BEIJING/LONDON (Reuters) - China has earned praise from international scientists for its handling of an outbreak of a deadly new bird flu in humans, but a history of public health cover-ups means the Chinese public is harder to win over.
Even as global authorities have said the new H7N9 bird flu strain that has killed eight and infected 28 is no cause for panic, memories of past health scandals continue to undermine the government’s credibility at home in dealing with outbreaks.
Those suspicions have driven anxiety about the human cases in eastern China, and put the government’s response under the microscope as much as the bird flu virus itself.
“People aren’t fundamentally worried about the bird flu, but about cover-ups and the lack of transparency. The mistrust of the government is far more frightening than H7N9,” wrote one user on China’s Twitter-like microblogging site Weibo.
Such fears stem from a long list of attempted cover-ups, including that of an epidemic of Severe Acute Respiratory Syndrome (SARS), which emerged in China in 2002 and killed about one in 10 of the 8,000 people it infected worldwide.
Suspicions are also tied to an HIV/AIDS scandal in the 1990s, when officials tried to suppress information of thousands of villagers who were infected through blood donation stations.
But both of those scandals came before the advent of popular local microblog sites; these now have millions of Internet-savvy users who, despite heavy online censorship, have managed to whip up public awareness over galling health and food-safety issues.
The difficulty of keeping a lid on information is one reason China has increased transparency about H7N9, said Jia Xijin, an expert on civil society at Tsinghua University in Beijing.
“Concealing the information is impossible,” Jia said. “If they keep the information it will only increase criticism.”
Still, Chinese Internet users and newspapers question why it took weeks for the government to announce cases of the bird flu strain, especially as two of the victims fell ill in February.
Health officials said it took time to identify the virus, which was previously unknown in humans. Senior officials are acutely aware of the mistrust, and on Monday Vice Premier Liu Yandong called for greater transparency surrounding the virus.
In a sign of the intense public concern surrounding H7N9, people in China are making a record number of online searches for “bird flu”, according to a Google tracking tool. Search volumes are higher now than at any time in the past nine years.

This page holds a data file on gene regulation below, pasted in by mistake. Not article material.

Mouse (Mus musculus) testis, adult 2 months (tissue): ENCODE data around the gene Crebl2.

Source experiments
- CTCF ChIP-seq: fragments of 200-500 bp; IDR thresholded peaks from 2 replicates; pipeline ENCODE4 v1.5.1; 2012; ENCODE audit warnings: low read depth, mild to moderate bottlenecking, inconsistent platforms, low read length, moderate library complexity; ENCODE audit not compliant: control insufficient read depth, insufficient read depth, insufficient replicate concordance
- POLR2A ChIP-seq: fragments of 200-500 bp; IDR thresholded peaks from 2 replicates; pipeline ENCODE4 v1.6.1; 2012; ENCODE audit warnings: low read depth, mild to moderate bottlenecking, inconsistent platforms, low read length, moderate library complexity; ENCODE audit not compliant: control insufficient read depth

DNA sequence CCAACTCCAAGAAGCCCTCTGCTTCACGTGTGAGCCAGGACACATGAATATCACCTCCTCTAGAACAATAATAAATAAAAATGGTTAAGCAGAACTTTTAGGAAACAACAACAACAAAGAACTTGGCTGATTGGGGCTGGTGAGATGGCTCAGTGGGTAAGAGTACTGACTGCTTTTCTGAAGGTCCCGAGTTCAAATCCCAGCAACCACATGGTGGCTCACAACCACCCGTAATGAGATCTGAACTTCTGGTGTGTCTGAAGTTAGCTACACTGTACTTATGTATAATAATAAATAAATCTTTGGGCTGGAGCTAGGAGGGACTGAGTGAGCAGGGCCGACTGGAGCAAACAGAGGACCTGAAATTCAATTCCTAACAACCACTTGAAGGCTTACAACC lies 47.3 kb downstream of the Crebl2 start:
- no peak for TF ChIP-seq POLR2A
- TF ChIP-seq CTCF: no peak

The results, calculated on a comparable adjusted basis, take into account growing Internet use in the country. More Chinese people use the Chinese-language search engine Baidu, but the spike in Google searches is still significant.
With the Internet at their fingertips, many Chinese are not holding back. Jia, the Tsinghua professor, said the government’s tight grip on information made transparency seem unattainable, leading to constant criticism and occasional wild rumours - among them talk of the flu being the result of a U.S. attack.
Listening to the public, Chinese authorities have been quick to counter speculation that the H7N9 outbreak is related to more than 16,000 pig carcasses found dumped in rivers around Shanghai. The World Health Organization (WHO) has said some dead pigs from the rivers tested negative for influenza infection.
State media reported some Chinese consumers are making their own decisions, leading to a rush on pharmacy sales of isatis, a herb used in traditional Chinese medicine to cure fever.
While sceptics in China have taken to social media to speak their minds, flu scientists and global public health experts are heaping praise on Beijing for its efforts so far.
Chinese doctors and officials, they say, appear to have learned in the past decade that seeking to cover up a public health threat is more likely than not to backfire and create more panic and worry than publicising what is known.
“Things have improved tremendously,” said Ab Osterhaus, a flu expert at the Erasmus Medical Centre in the Netherlands.
“What’s important is that communication with the WHO and the international scientific community is happening.”
Michael O’Leary, the WHO’s representative in China, confirmed his team was getting at least daily updates from China’s National Health and Family Planning Commission and from the country’s Centre for Disease Control and Prevention.
Within a day or two of the first cases of the new strain being identified and reported in humans, scientists had posted gene sequence data from virus samples on the website of GISAID, the Global Initiative on Sharing All Influenza Data, which makes such data available to flu researchers worldwide.
That swift publication has allowed flu experts in laboratories across the world to start picking through the DNA sequence data to try to assess H7N9’S potential for developing into a human pandemic.
China’s official Xinhua news agency said on Tuesday that the H7N9 virus had not triggered an epidemic among poultry. With no evidence of transmission between humans, experts say the H7N9 flu outbreak merits close watching, but so far does not present an immediate pandemic risk.
Jeremy Farrar, a leading expert on infectious diseases and director of Oxford University’s research unit in Vietnam, told Reuters that China had done “a fantastic job” so far: “In a way, the West could perhaps learn from the way they have truly integrated the public health and clinical response to this.”
Additional reporting by Ben Hirschler in London, Sally Huang and Hui Li in Beijing and Nishant Kumar in Hong Kong; Editing by Alastair Macdonald